Brian chimes in on the should-you-or-shouldn't-you contest debate: Having won a pair of fiction prizes, similarly geared toward identifying new talent, I was of the mindset that winning is the only thing that mattered (if not, you're just a bridesmaid who got drunk and regretfully slept with the groom's horrid frat brother). But I have to say, even though I didn't win – I was one of three finalists in the teleplay category – Austin was great. The panelists were splendid and accessible, everything was laid back, and, no, I did not have tons of managers/agents begging to read my work on the spot, but I know others who landed representation out of the conference/festival, and after my return I did get responded to off the dreaded query. Now, I was still living up north at the time, so I was not in a position to really push, but the point is: it's a crowded field, and short of being a competition whore, why not apply to Austin and others of reputable ilk?
I am also thrilled to share some advice from Adam, a staff writer on the new CBS series Swingtown: My first advice for you, become an assistant on a show...any show. Asst in the room, EP asst, Script Coordinator, and the Writer's PA (in that order). Every single (or at least most) freelance and staff writer bumps come from one of these four jobs. Beg, borrow, and steal from all of your agency contacts to get one of these jobs...and then wait. Sad but true, it still takes a while once you're in.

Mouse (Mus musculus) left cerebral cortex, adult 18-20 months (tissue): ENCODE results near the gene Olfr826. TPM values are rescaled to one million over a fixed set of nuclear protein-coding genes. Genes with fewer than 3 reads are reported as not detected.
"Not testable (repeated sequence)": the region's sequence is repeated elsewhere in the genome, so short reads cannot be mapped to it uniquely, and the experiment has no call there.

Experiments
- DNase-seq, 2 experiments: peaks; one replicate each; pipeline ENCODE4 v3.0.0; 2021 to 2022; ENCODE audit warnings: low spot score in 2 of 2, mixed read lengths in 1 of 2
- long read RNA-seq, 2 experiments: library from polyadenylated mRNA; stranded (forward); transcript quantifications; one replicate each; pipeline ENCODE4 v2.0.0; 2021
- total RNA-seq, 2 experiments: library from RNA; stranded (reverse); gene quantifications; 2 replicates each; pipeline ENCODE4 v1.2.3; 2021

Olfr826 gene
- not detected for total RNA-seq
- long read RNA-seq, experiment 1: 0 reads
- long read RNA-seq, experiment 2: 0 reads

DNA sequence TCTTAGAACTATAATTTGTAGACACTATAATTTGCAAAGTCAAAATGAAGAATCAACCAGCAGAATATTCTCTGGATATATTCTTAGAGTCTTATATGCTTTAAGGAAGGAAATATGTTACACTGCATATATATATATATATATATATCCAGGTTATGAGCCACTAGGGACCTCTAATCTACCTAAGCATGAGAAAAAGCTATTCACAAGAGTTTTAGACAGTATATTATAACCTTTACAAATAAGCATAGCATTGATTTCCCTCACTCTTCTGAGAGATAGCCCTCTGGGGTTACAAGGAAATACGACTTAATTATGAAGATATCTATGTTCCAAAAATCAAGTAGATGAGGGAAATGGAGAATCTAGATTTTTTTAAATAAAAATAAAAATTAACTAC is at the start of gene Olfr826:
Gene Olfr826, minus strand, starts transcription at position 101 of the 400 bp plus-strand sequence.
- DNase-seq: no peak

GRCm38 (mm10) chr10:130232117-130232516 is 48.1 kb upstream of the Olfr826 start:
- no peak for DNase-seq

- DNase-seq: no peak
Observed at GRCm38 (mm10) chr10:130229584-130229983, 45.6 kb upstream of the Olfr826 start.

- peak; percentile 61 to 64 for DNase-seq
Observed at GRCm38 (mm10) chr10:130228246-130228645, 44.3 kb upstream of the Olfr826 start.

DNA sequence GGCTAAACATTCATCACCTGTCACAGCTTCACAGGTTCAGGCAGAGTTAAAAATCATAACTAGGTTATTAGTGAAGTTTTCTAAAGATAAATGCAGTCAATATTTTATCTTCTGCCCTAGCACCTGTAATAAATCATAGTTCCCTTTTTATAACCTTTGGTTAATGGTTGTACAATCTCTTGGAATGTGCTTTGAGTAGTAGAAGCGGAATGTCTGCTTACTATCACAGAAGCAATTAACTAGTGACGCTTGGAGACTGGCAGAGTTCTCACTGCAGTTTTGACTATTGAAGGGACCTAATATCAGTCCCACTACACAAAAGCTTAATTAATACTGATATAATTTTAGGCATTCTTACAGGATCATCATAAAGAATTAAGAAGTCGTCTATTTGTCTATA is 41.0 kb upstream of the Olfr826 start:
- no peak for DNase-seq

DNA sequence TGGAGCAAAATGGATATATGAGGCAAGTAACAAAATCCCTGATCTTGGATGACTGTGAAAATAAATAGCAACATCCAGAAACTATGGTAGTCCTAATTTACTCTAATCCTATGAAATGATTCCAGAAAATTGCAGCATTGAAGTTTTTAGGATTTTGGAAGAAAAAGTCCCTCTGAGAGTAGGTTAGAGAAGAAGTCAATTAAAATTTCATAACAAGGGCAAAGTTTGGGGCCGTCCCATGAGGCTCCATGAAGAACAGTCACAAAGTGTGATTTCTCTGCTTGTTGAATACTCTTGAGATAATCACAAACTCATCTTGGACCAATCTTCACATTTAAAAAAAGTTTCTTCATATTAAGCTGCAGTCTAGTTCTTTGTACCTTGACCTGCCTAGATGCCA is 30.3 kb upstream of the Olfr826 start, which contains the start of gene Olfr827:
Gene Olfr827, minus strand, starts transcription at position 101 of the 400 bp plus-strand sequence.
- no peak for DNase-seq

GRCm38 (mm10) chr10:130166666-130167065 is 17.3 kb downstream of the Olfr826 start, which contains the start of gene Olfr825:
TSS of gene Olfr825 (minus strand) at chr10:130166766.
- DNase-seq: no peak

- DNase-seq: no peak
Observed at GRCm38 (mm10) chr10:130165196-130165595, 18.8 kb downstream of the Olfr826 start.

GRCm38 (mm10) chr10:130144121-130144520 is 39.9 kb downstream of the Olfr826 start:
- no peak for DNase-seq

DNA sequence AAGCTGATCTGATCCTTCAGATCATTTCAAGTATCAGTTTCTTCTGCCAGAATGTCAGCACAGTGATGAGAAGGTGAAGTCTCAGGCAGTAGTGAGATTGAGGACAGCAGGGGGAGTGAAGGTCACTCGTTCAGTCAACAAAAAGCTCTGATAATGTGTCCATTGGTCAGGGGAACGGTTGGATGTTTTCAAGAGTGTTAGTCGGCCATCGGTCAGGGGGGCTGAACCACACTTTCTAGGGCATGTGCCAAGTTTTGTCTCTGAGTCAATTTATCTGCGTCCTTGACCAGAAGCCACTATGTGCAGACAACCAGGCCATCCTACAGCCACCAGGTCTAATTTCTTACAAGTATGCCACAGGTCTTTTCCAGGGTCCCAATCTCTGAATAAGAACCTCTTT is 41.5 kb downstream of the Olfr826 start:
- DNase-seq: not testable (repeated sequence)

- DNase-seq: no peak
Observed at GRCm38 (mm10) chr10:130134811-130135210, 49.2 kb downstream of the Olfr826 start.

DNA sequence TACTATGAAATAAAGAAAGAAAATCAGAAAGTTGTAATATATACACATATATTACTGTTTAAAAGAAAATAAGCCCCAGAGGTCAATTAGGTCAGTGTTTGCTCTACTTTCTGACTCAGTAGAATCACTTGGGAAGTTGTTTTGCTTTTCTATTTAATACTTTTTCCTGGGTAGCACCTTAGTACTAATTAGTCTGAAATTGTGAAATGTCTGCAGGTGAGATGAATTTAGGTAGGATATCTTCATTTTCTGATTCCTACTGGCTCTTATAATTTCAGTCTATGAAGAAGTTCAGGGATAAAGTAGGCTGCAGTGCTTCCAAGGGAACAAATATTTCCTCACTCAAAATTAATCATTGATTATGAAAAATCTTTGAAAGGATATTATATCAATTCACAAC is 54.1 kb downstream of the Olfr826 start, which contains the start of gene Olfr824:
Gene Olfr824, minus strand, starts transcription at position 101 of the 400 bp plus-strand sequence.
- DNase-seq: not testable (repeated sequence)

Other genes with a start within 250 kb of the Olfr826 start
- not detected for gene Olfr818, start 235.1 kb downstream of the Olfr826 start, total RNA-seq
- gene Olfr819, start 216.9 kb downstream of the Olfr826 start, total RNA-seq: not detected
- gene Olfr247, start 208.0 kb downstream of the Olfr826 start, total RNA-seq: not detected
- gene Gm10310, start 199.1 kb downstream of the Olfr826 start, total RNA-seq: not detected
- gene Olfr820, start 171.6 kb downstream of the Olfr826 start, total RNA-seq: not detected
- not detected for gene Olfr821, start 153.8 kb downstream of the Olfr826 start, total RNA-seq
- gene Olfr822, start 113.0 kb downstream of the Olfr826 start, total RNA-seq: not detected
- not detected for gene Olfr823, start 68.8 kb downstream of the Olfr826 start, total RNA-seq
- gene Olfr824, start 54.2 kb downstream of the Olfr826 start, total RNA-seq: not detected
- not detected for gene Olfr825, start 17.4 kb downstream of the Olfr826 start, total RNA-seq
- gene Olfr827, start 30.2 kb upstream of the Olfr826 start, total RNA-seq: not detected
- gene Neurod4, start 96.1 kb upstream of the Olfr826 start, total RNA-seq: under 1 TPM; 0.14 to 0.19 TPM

Those of you following my personal pilot writing saga will be happy to hear I've finished my new act two and three of my college radio pilot. The problem? I'm on page 49. After watching a few pilots this week (including Swingtown), I've come to realize you don't necessarily need the twistiest, craziest plot in your pilot. Yes, you need some. You need a couple surprises and developments, you need your characters to make decisions and act on them, and you need exposition to fall out naturally as your characters do their thing. (One of the crappier pilots I watched had the curse of being an hour of people standing around and talking about who they are and how they got there.) But with a town festival and a setup of person-entering-world (or re-entering world, as is in my pilot, Gossip Girl, and a few others) - you may have enough.
Next: People vs. Devices - and how you can't have nearly as much fun with devices... (I can see the comments already.)